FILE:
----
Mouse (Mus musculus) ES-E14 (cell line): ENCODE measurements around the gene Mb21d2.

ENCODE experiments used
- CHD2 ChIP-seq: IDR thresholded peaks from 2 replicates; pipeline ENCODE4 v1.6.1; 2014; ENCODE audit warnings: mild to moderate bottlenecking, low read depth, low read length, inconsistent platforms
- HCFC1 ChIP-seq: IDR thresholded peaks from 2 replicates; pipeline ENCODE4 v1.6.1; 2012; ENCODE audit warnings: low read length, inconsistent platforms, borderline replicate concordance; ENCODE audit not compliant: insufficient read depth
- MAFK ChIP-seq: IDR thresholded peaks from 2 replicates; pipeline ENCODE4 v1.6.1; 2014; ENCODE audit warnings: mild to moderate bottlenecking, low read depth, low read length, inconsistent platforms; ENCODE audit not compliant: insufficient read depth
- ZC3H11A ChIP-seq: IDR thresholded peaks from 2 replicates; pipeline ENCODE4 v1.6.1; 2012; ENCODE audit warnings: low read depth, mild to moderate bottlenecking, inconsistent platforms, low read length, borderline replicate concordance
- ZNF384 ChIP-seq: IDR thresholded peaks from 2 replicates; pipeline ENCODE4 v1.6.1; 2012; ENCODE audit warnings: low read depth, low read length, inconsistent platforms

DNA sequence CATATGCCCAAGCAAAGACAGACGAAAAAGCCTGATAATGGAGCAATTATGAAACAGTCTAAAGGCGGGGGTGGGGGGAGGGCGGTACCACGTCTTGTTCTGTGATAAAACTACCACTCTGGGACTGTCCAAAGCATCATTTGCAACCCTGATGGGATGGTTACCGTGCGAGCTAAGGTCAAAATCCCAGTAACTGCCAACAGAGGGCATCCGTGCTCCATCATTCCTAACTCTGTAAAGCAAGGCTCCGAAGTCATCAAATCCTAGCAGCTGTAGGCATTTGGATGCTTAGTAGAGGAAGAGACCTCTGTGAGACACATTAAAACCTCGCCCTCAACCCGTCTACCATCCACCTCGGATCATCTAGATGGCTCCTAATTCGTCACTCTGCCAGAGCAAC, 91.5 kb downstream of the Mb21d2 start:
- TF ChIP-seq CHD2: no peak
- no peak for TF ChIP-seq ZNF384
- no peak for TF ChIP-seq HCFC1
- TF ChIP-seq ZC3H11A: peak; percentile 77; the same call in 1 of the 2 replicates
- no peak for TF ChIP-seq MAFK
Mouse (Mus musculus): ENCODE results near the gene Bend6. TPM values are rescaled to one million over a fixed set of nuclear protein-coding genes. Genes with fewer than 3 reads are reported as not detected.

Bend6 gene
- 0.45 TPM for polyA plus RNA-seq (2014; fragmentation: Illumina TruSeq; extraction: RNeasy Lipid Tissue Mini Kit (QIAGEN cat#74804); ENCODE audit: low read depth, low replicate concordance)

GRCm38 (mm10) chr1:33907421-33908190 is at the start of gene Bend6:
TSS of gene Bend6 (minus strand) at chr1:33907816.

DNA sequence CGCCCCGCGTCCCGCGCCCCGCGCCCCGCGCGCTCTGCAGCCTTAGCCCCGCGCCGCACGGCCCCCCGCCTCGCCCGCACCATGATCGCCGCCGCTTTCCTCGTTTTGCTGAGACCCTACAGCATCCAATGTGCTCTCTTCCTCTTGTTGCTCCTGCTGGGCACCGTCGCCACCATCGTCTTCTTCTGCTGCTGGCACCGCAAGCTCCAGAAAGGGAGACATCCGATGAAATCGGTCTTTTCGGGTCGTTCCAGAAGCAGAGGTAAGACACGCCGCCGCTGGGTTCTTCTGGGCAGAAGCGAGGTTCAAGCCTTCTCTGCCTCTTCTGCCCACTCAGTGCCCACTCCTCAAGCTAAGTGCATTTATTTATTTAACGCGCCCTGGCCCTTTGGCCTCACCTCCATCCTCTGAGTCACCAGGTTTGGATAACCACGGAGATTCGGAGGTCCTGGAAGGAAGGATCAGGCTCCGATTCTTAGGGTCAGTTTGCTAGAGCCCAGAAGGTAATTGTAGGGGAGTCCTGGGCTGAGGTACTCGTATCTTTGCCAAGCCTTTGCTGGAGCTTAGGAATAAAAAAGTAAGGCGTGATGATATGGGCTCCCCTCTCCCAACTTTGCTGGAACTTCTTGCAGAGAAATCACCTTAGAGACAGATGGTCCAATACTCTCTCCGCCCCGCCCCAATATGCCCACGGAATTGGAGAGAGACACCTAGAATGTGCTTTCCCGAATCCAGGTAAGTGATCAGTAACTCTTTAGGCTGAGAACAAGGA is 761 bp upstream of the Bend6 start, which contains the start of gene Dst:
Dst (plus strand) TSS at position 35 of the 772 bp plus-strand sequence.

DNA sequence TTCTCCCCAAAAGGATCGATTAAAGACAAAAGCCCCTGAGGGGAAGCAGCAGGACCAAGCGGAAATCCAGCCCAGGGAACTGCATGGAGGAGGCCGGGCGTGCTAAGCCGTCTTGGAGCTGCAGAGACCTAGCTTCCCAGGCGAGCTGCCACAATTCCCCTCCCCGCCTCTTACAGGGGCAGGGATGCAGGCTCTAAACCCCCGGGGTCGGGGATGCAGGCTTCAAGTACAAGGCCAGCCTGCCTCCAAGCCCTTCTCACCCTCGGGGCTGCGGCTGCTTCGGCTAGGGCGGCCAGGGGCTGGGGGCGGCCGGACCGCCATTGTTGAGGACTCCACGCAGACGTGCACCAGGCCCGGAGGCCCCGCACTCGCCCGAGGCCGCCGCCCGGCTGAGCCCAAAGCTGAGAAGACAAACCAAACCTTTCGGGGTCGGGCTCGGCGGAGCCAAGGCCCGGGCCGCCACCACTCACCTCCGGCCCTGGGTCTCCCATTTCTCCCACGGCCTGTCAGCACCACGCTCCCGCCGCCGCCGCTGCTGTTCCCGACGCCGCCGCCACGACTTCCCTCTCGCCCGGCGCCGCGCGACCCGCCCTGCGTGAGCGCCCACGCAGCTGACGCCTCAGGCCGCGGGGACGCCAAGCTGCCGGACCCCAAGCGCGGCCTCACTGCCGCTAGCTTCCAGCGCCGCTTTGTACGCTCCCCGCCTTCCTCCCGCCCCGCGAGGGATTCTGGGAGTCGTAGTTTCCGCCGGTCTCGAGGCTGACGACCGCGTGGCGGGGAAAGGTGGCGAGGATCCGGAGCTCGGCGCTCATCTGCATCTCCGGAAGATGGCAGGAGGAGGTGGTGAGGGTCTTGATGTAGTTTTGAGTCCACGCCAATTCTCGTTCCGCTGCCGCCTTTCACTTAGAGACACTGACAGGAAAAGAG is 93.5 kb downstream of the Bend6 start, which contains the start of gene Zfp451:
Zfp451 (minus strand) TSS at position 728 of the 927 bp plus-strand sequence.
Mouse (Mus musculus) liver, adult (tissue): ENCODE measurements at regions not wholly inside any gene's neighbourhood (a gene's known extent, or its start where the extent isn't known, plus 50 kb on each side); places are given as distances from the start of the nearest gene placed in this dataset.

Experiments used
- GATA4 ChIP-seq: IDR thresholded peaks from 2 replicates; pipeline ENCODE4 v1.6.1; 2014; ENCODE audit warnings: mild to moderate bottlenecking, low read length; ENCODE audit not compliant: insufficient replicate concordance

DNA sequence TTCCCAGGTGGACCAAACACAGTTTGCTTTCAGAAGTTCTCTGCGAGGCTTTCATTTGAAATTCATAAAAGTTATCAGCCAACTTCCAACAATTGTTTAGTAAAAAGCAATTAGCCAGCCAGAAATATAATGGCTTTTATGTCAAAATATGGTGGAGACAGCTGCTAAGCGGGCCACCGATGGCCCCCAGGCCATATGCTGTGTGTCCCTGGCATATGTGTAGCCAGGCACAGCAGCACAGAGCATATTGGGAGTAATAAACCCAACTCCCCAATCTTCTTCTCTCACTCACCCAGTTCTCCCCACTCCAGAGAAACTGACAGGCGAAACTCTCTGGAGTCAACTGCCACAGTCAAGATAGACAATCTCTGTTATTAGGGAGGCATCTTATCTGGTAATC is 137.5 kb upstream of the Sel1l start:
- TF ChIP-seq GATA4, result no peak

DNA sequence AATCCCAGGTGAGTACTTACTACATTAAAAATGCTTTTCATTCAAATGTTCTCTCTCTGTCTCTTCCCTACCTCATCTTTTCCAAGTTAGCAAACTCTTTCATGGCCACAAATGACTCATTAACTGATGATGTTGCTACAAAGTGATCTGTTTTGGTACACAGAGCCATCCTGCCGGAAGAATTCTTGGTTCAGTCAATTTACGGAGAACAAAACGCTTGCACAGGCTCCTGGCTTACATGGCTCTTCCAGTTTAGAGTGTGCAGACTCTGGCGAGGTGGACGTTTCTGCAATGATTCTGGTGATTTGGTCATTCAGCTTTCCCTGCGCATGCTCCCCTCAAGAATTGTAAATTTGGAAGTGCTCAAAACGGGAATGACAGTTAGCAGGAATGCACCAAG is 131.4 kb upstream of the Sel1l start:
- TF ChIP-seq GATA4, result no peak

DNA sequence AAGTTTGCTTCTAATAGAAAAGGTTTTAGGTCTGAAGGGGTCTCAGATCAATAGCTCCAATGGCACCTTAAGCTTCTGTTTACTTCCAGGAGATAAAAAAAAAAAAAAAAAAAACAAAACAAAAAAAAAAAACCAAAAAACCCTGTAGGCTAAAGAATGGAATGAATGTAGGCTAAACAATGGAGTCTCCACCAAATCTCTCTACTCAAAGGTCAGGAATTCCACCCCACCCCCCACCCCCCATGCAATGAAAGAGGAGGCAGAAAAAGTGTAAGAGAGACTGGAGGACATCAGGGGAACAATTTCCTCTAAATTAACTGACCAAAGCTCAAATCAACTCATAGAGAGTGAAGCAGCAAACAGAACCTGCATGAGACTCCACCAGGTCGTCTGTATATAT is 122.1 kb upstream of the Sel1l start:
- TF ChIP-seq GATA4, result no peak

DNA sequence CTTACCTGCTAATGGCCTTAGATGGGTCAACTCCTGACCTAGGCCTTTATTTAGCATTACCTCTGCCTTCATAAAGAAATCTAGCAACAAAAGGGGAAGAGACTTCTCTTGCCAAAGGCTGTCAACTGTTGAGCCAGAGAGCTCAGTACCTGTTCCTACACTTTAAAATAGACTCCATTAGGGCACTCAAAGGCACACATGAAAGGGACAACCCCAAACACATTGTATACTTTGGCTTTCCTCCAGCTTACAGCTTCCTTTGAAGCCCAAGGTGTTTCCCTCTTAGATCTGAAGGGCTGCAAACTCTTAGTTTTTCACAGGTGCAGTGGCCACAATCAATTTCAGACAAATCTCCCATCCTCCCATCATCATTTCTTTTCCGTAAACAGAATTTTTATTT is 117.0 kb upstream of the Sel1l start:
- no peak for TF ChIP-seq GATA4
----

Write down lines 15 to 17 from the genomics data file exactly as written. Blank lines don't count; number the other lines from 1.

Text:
Bend6 gene
- 0.45 TPM for polyA plus RNA-seq (2014; fragmentation: Illumina TruSeq; extraction: RNeasy Lipid Tissue Mini Kit (QIAGEN cat#74804); ENCODE audit: low read depth, low replicate concordance)

GRCm38 (mm10) chr1:33907421-33908190 is at the start of gene Bend6: